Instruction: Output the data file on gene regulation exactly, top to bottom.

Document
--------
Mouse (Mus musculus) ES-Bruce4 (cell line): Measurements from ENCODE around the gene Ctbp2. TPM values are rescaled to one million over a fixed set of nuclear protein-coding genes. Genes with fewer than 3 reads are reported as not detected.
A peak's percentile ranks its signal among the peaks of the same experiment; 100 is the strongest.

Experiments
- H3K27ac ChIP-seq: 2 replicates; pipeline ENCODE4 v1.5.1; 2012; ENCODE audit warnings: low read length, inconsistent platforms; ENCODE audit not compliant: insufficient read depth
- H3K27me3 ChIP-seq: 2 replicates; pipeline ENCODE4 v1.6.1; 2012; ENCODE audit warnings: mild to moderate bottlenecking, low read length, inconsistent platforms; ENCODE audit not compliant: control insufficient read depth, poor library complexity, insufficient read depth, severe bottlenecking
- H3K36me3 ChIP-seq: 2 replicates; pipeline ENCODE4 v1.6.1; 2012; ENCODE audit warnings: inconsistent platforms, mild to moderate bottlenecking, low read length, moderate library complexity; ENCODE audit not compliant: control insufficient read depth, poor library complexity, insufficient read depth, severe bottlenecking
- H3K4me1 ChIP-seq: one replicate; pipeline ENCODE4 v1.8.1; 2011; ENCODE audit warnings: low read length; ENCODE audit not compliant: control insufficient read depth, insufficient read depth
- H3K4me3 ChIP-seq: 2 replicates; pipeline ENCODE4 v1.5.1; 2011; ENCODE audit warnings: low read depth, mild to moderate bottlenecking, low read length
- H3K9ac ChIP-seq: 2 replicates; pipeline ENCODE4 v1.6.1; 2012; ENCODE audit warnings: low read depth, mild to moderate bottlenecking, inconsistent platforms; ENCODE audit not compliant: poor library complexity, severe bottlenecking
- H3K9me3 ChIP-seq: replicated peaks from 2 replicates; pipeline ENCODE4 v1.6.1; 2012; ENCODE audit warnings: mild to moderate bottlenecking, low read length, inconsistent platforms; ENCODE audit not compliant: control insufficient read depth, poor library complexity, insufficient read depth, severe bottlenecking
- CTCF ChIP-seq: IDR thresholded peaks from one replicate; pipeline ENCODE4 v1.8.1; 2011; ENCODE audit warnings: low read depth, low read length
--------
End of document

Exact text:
Mouse (Mus musculus) ES-Bruce4 (cell line): Measurements from ENCODE around the gene Ctbp2. TPM values are rescaled to one million over a fixed set of nuclear protein-coding genes. Genes with fewer than 3 reads are reported as not detected.
A peak's percentile ranks its signal among the peaks of the same experiment; 100 is the strongest.

Experiments
- H3K27ac ChIP-seq: 2 replicates; pipeline ENCODE4 v1.5.1; 2012; ENCODE audit warnings: low read length, inconsistent platforms; ENCODE audit not compliant: insufficient read depth
- H3K27me3 ChIP-seq: 2 replicates; pipeline ENCODE4 v1.6.1; 2012; ENCODE audit warnings: mild to moderate bottlenecking, low read length, inconsistent platforms; ENCODE audit not compliant: control insufficient read depth, poor library complexity, insufficient read depth, severe bottlenecking
- H3K36me3 ChIP-seq: 2 replicates; pipeline ENCODE4 v1.6.1; 2012; ENCODE audit warnings: inconsistent platforms, mild to moderate bottlenecking, low read length, moderate library complexity; ENCODE audit not compliant: control insufficient read depth, poor library complexity, insufficient read depth, severe bottlenecking
- H3K4me1 ChIP-seq: one replicate; pipeline ENCODE4 v1.8.1; 2011; ENCODE audit warnings: low read length; ENCODE audit not compliant: control insufficient read depth, insufficient read depth
- H3K4me3 ChIP-seq: 2 replicates; pipeline ENCODE4 v1.5.1; 2011; ENCODE audit warnings: low read depth, mild to moderate bottlenecking, low read length
- H3K9ac ChIP-seq: 2 replicates; pipeline ENCODE4 v1.6.1; 2012; ENCODE audit warnings: low read depth, mild to moderate bottlenecking, inconsistent platforms; ENCODE audit not compliant: poor library complexity, severe bottlenecking
- H3K9me3 ChIP-seq: replicated peaks from 2 replicates; pipeline ENCODE4 v1.6.1; 2012; ENCODE audit warnings: mild to moderate bottlenecking, low read length, inconsistent platforms; ENCODE audit not compliant: control insufficient read depth, poor library complexity, insufficient read depth, severe bottlenecking
- CTCF ChIP-seq: IDR thresholded peaks from one replicate; pipeline ENCODE4 v1.8.1; 2011; ENCODE audit warnings: low read depth, low read length